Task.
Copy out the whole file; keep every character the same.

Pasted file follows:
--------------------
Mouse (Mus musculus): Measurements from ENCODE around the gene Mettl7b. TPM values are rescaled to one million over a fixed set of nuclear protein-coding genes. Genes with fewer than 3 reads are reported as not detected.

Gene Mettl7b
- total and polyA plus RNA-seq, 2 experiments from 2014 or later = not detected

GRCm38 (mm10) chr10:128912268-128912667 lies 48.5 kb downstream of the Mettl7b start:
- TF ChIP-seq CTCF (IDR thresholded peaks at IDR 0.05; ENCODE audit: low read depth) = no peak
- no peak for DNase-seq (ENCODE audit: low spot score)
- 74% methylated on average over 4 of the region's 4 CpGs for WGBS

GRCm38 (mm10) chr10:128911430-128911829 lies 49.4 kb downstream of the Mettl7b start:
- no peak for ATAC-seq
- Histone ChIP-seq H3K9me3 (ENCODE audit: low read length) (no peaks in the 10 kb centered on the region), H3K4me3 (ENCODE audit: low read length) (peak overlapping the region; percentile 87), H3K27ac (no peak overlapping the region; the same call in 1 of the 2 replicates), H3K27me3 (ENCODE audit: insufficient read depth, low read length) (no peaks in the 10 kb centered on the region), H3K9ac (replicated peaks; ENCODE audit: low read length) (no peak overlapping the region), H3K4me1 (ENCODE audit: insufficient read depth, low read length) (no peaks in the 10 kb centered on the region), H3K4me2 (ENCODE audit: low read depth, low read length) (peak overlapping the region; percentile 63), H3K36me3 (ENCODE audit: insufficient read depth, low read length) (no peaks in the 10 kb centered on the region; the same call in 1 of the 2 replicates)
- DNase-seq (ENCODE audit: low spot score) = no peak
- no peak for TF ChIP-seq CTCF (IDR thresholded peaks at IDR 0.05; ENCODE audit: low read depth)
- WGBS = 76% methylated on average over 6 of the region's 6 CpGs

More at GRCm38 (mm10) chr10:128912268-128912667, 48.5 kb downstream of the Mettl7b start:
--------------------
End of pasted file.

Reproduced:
Mouse (Mus musculus): Measurements from ENCODE around the gene Mettl7b. TPM values are rescaled to one million over a fixed set of nuclear protein-coding genes. Genes with fewer than 3 reads are reported as not detected.

Gene Mettl7b
- total and polyA plus RNA-seq, 2 experiments from 2014 or later = not detected

GRCm38 (mm10) chr10:128912268-128912667 lies 48.5 kb downstream of the Mettl7b start:
- TF ChIP-seq CTCF (IDR thresholded peaks at IDR 0.05; ENCODE audit: low read depth) = no peak
- no peak for DNase-seq (ENCODE audit: low spot score)
- 74% methylated on average over 4 of the region's 4 CpGs for WGBS

GRCm38 (mm10) chr10:128911430-128911829 lies 49.4 kb downstream of the Mettl7b start:
- no peak for ATAC-seq
- Histone ChIP-seq H3K9me3 (ENCODE audit: low read length) (no peaks in the 10 kb centered on the region), H3K4me3 (ENCODE audit: low read length) (peak overlapping the region; percentile 87), H3K27ac (no peak overlapping the region; the same call in 1 of the 2 replicates), H3K27me3 (ENCODE audit: insufficient read depth, low read length) (no peaks in the 10 kb centered on the region), H3K9ac (replicated peaks; ENCODE audit: low read length) (no peak overlapping the region), H3K4me1 (ENCODE audit: insufficient read depth, low read length) (no peaks in the 10 kb centered on the region), H3K4me2 (ENCODE audit: low read depth, low read length) (peak overlapping the region; percentile 63), H3K36me3 (ENCODE audit: insufficient read depth, low read length) (no peaks in the 10 kb centered on the region; the same call in 1 of the 2 replicates)
- DNase-seq (ENCODE audit: low spot score) = no peak
- no peak for TF ChIP-seq CTCF (IDR thresholded peaks at IDR 0.05; ENCODE audit: low read depth)
- WGBS = 76% methylated on average over 6 of the region's 6 CpGs

More at GRCm38 (mm10) chr10:128912268-128912667, 48.5 kb downstream of the Mettl7b start: